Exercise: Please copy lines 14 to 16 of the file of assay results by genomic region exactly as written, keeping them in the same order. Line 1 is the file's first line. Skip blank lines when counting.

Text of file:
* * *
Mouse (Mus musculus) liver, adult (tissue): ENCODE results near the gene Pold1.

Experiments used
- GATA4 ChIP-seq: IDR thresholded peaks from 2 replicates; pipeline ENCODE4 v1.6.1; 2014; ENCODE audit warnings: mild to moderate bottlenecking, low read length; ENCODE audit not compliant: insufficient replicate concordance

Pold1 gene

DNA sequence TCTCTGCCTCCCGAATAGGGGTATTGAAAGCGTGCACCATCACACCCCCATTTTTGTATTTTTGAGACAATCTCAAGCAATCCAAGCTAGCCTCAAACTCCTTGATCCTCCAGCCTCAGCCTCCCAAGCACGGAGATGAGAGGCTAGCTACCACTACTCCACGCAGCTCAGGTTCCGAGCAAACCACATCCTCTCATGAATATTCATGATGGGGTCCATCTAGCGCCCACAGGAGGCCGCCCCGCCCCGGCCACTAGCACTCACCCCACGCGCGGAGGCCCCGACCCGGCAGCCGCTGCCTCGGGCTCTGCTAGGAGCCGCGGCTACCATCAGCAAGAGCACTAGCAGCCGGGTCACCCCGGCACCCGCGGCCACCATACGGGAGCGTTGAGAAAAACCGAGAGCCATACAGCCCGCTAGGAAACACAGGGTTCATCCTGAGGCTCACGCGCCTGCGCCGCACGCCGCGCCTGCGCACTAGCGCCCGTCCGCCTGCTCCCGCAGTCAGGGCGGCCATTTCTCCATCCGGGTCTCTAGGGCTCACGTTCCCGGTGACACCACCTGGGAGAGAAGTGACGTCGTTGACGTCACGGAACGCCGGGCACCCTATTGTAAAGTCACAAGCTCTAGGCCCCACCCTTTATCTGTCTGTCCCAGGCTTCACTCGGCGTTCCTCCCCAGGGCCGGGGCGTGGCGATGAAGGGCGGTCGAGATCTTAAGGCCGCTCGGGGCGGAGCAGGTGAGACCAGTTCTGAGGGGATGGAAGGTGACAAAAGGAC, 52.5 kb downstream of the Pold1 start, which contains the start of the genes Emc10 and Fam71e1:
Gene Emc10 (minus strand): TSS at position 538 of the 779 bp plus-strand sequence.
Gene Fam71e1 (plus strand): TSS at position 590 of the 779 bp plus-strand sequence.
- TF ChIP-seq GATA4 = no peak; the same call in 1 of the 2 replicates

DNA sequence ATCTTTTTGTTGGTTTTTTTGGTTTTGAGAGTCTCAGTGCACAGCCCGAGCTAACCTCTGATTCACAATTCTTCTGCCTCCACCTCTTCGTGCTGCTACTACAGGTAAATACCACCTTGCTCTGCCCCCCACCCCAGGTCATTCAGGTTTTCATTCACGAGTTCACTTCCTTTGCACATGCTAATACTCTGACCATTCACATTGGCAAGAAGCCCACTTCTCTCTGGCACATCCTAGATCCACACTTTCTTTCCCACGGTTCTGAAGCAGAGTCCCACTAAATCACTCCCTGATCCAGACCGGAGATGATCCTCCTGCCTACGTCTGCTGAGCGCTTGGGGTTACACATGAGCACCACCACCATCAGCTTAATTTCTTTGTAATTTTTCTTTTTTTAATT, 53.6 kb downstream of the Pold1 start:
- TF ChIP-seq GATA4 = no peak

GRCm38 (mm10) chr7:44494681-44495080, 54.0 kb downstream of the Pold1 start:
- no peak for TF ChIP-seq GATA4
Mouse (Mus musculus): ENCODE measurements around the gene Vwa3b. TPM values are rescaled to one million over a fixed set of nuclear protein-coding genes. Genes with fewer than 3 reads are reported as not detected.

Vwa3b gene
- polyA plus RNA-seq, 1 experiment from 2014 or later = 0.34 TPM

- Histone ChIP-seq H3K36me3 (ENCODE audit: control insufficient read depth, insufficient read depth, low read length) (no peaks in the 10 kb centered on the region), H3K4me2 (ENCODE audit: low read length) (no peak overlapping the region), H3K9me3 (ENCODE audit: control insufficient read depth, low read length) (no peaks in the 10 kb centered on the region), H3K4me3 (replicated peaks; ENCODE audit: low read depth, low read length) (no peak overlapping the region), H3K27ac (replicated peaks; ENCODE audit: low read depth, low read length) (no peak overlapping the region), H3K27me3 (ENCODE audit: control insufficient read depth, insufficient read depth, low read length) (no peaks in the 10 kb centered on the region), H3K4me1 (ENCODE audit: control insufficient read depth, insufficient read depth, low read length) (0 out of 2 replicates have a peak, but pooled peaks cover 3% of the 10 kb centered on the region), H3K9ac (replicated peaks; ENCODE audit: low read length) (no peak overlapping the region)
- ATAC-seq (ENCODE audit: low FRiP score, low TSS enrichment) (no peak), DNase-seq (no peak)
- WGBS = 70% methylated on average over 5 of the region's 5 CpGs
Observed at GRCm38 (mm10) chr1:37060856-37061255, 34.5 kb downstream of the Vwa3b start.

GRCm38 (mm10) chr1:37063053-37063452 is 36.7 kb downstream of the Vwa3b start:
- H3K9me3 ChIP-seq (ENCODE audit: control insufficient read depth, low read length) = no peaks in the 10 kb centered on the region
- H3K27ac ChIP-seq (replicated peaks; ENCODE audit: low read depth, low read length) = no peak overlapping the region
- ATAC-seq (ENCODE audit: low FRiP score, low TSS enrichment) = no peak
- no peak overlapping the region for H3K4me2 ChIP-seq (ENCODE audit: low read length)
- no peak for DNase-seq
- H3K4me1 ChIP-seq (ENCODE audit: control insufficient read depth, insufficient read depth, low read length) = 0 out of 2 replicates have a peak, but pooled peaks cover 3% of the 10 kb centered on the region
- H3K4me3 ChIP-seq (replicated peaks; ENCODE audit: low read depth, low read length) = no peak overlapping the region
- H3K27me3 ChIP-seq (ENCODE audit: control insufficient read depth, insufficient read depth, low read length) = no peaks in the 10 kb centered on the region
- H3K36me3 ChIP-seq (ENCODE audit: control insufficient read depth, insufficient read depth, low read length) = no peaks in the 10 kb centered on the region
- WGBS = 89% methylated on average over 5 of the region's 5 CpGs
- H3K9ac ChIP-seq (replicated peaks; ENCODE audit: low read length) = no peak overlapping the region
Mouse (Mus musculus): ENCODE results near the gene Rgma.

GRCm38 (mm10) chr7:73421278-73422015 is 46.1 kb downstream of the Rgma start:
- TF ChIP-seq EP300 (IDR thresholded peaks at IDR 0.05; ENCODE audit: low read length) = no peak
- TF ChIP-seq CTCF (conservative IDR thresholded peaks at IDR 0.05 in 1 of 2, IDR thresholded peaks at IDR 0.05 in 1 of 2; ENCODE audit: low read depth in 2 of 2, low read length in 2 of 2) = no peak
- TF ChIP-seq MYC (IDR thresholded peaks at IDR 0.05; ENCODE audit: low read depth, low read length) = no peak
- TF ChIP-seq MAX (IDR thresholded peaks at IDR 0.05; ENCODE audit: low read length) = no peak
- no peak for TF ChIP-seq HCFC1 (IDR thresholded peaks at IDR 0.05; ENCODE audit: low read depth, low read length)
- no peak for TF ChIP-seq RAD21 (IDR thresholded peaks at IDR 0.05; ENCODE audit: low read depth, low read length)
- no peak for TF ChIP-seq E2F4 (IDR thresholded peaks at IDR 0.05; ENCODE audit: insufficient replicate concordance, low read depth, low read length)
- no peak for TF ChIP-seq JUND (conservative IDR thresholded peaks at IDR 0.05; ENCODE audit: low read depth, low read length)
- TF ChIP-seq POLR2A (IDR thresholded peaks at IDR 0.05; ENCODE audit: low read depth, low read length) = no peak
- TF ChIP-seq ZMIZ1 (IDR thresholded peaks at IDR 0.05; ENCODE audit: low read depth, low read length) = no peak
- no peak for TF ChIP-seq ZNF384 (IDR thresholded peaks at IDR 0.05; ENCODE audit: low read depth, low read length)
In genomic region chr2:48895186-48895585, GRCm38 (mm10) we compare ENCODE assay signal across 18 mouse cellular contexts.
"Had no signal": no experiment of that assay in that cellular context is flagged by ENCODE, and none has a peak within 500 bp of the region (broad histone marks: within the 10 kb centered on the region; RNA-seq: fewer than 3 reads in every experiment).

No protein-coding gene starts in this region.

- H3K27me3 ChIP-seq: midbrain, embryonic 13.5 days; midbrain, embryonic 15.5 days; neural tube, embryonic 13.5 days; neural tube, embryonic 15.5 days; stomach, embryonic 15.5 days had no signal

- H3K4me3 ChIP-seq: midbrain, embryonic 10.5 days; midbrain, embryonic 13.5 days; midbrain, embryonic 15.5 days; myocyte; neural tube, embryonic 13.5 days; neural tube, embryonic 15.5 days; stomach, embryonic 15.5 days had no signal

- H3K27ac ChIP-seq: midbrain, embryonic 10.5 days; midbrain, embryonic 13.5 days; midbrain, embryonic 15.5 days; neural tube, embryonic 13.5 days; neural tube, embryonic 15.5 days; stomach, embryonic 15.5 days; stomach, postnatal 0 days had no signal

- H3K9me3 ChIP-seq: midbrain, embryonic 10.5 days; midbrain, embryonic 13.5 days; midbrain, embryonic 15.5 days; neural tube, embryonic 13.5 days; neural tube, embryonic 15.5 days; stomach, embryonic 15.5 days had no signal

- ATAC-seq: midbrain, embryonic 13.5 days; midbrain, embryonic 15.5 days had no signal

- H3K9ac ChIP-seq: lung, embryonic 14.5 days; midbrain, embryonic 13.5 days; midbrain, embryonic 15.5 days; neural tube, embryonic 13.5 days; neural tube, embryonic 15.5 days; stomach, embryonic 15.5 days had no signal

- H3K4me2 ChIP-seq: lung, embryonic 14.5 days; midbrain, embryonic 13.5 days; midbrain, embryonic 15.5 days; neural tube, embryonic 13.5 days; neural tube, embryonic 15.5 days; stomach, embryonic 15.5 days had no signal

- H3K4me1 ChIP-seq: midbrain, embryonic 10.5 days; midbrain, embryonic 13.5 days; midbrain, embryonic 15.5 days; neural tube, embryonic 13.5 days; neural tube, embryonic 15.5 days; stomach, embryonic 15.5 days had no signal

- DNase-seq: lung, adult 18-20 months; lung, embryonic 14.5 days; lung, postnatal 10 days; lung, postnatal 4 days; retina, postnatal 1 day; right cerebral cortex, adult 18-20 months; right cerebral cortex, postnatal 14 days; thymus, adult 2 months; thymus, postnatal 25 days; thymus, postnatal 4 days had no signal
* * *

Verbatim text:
Vwa3b gene
- polyA plus RNA-seq, 1 experiment from 2014 or later = 0.34 TPM

- Histone ChIP-seq H3K36me3 (ENCODE audit: control insufficient read depth, insufficient read depth, low read length) (no peaks in the 10 kb centered on the region), H3K4me2 (ENCODE audit: low read length) (no peak overlapping the region), H3K9me3 (ENCODE audit: control insufficient read depth, low read length) (no peaks in the 10 kb centered on the region), H3K4me3 (replicated peaks; ENCODE audit: low read depth, low read length) (no peak overlapping the region), H3K27ac (replicated peaks; ENCODE audit: low read depth, low read length) (no peak overlapping the region), H3K27me3 (ENCODE audit: control insufficient read depth, insufficient read depth, low read length) (no peaks in the 10 kb centered on the region), H3K4me1 (ENCODE audit: control insufficient read depth, insufficient read depth, low read length) (0 out of 2 replicates have a peak, but pooled peaks cover 3% of the 10 kb centered on the region), H3K9ac (replicated peaks; ENCODE audit: low read length) (no peak overlapping the region)